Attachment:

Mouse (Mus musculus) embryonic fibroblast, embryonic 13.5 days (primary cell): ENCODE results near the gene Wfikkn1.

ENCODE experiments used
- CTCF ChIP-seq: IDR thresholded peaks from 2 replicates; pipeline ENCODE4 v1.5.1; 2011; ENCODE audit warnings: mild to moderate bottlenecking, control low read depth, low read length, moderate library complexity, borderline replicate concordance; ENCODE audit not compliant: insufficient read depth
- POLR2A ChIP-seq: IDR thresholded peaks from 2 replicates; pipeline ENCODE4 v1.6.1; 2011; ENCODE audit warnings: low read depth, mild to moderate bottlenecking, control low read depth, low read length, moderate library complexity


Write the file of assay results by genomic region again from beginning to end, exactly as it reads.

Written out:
Mouse (Mus musculus) embryonic fibroblast, embryonic 13.5 days (primary cell): ENCODE results near the gene Wfikkn1.

ENCODE experiments used
- CTCF ChIP-seq: IDR thresholded peaks from 2 replicates; pipeline ENCODE4 v1.5.1; 2011; ENCODE audit warnings: mild to moderate bottlenecking, control low read depth, low read length, moderate library complexity, borderline replicate concordance; ENCODE audit not compliant: insufficient read depth
- POLR2A ChIP-seq: IDR thresholded peaks from 2 replicates; pipeline ENCODE4 v1.6.1; 2011; ENCODE audit warnings: low read depth, mild to moderate bottlenecking, control low read depth, low read length, moderate library complexity